Kiss the Dead

Kiss the Dead - Laurell K. Hamilton There was a time when I would read a new hamilton on the day it arrived at my bookstore for me. She was the author that introduced me to the "urban fantasy/paranormal romance" genres that I have enjoyed so much these last few years, and the blend of sex, violence, crime and a touch of actual romance sits very well with me.

After a while, I stopped devouring these books as soon as they arrived. In fact, I started lending them before I read them, to family who I had gotten hooked on the series as well when I first began reading it.

This one? This one sat on my shelf until now. It was only a notification from FictFact that a new novel in the series is due out soon and the fact that I am currently trying to make up ground in this year's GoodReads reading challenge (my goal may have been a bit audacious) that led me to finally take it down off the shelf.

Before the first chapter finished, I was angry. It got better but, once again left me profoundly unsatisfied and at this point, I think it's only my own peculiar OCD that is causing me to buy it every release, let alone read it at all.

I've been thinking about that a lot the last few days. How can an author of a long-running series go from being so good that she is one of very very few authors who is on my hardcover collection lists... to being one whose books now sit there for months on end, waiting like some sort of unfinished chore? I have some ideas...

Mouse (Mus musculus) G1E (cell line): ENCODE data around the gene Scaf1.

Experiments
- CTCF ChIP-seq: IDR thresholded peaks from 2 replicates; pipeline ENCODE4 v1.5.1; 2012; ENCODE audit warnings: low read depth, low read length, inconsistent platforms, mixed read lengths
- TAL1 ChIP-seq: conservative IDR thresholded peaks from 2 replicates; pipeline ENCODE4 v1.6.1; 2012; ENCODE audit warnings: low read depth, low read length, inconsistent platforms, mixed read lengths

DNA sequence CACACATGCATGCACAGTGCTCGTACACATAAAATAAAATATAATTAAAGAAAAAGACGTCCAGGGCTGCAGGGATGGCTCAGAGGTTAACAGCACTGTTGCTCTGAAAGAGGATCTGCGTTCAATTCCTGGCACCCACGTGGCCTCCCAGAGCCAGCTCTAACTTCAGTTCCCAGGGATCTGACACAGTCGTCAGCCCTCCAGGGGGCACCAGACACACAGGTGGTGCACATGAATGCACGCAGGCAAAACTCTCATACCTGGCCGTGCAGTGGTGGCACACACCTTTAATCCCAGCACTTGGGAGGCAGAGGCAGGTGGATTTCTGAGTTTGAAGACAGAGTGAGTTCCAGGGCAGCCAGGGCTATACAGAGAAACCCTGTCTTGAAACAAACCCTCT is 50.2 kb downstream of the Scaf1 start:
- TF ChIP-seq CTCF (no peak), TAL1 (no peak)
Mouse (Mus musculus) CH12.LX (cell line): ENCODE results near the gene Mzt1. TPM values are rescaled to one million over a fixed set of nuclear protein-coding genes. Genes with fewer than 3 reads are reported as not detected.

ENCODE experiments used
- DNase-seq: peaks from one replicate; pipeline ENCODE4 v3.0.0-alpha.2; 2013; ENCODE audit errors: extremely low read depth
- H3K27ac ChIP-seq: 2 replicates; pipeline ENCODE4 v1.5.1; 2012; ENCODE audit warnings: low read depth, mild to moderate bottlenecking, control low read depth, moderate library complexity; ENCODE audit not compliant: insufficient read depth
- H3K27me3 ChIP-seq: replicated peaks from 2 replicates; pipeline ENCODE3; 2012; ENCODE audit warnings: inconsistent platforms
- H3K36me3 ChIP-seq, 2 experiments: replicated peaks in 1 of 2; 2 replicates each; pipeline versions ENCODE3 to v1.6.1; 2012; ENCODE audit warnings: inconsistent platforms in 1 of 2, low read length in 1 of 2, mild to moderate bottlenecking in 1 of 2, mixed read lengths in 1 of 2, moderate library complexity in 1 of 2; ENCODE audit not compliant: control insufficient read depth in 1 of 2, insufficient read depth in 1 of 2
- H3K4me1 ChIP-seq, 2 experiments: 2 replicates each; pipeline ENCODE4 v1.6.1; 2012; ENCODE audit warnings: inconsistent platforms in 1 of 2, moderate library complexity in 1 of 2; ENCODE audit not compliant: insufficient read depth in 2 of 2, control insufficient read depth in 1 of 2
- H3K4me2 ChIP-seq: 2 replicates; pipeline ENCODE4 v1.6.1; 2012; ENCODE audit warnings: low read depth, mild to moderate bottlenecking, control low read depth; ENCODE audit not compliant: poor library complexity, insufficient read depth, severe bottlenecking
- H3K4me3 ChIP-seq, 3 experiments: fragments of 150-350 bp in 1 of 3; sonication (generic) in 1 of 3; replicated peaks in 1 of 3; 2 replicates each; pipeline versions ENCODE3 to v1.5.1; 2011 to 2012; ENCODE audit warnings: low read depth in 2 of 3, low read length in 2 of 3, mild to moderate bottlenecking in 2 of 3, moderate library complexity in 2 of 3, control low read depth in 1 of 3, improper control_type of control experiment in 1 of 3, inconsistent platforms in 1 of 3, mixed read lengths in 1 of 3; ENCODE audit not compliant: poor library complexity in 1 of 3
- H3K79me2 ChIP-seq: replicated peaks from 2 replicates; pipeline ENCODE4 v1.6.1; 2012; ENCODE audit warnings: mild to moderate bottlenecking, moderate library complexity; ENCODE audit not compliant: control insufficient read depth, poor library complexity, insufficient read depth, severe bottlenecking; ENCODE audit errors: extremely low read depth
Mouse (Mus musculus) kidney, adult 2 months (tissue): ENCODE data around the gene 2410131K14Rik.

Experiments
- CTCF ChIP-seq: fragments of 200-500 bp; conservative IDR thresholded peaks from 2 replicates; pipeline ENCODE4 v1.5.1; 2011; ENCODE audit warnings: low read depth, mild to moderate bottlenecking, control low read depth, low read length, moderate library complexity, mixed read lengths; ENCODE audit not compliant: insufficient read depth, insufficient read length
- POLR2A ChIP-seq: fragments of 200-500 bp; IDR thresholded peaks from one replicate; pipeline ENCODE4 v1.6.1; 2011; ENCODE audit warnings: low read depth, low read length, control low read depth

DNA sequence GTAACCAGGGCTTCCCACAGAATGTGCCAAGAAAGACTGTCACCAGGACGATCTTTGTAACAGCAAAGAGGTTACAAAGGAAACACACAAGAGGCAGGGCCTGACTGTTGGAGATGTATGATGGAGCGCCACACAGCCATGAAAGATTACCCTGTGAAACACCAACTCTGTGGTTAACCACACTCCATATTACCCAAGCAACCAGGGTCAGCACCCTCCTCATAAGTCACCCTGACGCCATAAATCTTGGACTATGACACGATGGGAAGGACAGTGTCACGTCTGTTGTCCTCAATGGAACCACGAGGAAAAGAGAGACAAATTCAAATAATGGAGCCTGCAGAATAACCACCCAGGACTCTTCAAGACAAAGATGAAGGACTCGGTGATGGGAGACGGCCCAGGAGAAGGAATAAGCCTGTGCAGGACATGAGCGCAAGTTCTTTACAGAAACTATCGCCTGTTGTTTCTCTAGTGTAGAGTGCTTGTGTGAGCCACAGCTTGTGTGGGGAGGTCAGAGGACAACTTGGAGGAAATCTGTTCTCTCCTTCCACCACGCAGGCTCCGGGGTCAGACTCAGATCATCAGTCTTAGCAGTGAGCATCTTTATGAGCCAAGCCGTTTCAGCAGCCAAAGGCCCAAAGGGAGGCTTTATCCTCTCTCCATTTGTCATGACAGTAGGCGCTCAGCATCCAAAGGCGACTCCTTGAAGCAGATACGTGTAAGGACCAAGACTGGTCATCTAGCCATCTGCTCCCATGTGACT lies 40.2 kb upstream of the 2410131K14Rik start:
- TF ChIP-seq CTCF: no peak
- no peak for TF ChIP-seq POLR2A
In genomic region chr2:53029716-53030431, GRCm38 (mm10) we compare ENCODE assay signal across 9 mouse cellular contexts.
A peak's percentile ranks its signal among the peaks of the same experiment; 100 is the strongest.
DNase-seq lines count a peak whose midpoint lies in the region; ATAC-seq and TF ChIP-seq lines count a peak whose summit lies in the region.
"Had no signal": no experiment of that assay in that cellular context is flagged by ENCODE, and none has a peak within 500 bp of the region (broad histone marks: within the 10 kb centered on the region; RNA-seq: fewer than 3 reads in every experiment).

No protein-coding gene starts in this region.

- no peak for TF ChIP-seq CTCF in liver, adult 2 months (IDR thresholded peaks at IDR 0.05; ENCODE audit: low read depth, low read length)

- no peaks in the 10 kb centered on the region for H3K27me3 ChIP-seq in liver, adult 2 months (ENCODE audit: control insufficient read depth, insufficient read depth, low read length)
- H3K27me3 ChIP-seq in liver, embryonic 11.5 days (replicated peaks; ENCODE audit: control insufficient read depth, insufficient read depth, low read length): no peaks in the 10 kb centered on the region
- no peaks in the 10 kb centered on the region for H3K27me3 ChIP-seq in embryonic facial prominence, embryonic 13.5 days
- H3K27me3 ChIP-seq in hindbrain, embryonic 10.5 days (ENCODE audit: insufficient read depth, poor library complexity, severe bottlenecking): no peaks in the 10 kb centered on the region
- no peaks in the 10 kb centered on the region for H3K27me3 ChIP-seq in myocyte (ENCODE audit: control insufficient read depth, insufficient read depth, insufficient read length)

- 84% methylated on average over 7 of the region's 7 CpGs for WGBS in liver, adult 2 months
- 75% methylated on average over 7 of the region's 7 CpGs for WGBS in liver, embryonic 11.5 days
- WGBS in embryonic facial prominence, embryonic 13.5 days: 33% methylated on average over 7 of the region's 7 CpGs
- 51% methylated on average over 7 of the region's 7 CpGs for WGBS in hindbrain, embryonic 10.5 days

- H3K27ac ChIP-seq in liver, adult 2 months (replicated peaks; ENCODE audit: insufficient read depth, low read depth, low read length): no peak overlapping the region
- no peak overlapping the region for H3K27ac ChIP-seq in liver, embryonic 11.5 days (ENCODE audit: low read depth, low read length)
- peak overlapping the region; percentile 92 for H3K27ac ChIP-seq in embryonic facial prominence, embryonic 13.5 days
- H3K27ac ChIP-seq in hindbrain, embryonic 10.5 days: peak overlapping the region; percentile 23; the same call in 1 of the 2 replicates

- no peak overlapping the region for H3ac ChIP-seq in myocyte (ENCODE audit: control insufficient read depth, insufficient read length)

It really comes down a few important points:
- The Sex
I like sex. I like it in life, I like it in entertainment, but in these books it has become a replacement for story, rather than a part of the story. In this book, and it has been the same in the last few, there are sex scenes that last for chapters and really add absolutely nothing to the story. At this point, they're not even adding character development, as they're pretty much repetitive.

Also, in this, as with the relationships to a large degree, Anita is incredibly selfish. To the point that it strains my credulity that all of these, supposedly manly, strong, independent men would put up with it. They compromise their lifestyles, their desires, even their core sexual identities in order to make her happy, and she has compromised... what exactly? Only one man in her life has tried to force her to commit to him on even terms, and that was painted in strokes so unreasonable and over-the-top that he has become a laughable monster and Anita the poor victim. Not content with doing that however, it was done in every book, for chapters at a time, over the last few. I digress however...

- Perspective
Is sorely lacking in these books. This dovetails with the point I made earlier, with sex scenes that last three chapters and involve in depth discussions about her desires and her relationship, and how important these things are.

I'm probably not the target audience for scenes like that, however given that they exist in the same book as long, detailed and quite gory descriptions of ripping hearts out of chests and removing heads with saws, i'm not a hundred percent sure who is.